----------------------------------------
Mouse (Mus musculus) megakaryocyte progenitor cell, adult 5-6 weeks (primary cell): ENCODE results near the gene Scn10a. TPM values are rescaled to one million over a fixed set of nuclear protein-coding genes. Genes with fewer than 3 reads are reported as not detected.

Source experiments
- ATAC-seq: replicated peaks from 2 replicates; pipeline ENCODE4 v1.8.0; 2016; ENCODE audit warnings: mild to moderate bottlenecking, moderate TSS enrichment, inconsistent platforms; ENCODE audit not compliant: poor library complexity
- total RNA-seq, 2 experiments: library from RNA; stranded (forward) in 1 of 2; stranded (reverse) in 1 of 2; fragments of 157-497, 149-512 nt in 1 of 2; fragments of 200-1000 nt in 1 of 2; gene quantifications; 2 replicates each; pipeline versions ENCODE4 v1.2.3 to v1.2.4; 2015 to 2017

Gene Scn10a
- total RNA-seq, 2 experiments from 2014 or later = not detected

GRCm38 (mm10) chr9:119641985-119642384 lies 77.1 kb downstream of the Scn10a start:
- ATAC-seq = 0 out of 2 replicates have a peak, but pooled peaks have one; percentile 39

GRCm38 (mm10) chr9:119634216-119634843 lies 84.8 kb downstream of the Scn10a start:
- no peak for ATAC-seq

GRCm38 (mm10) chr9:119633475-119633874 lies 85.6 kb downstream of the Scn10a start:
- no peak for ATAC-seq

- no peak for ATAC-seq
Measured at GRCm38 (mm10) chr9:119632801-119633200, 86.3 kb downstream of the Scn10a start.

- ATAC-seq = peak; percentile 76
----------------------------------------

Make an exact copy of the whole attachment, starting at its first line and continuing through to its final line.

Mouse (Mus musculus) megakaryocyte progenitor cell, adult 5-6 weeks (primary cell): ENCODE results near the gene Scn10a. TPM values are rescaled to one million over a fixed set of nuclear protein-coding genes. Genes with fewer than 3 reads are reported as not detected.

Source experiments
- ATAC-seq: replicated peaks from 2 replicates; pipeline ENCODE4 v1.8.0; 2016; ENCODE audit warnings: mild to moderate bottlenecking, moderate TSS enrichment, inconsistent platforms; ENCODE audit not compliant: poor library complexity
- total RNA-seq, 2 experiments: library from RNA; stranded (forward) in 1 of 2; stranded (reverse) in 1 of 2; fragments of 157-497, 149-512 nt in 1 of 2; fragments of 200-1000 nt in 1 of 2; gene quantifications; 2 replicates each; pipeline versions ENCODE4 v1.2.3 to v1.2.4; 2015 to 2017

Gene Scn10a
- total RNA-seq, 2 experiments from 2014 or later = not detected

GRCm38 (mm10) chr9:119641985-119642384 lies 77.1 kb downstream of the Scn10a start:
- ATAC-seq = 0 out of 2 replicates have a peak, but pooled peaks have one; percentile 39

GRCm38 (mm10) chr9:119634216-119634843 lies 84.8 kb downstream of the Scn10a start:
- no peak for ATAC-seq

GRCm38 (mm10) chr9:119633475-119633874 lies 85.6 kb downstream of the Scn10a start:
- no peak for ATAC-seq

- no peak for ATAC-seq
Measured at GRCm38 (mm10) chr9:119632801-119633200, 86.3 kb downstream of the Scn10a start.

- ATAC-seq = peak; percentile 76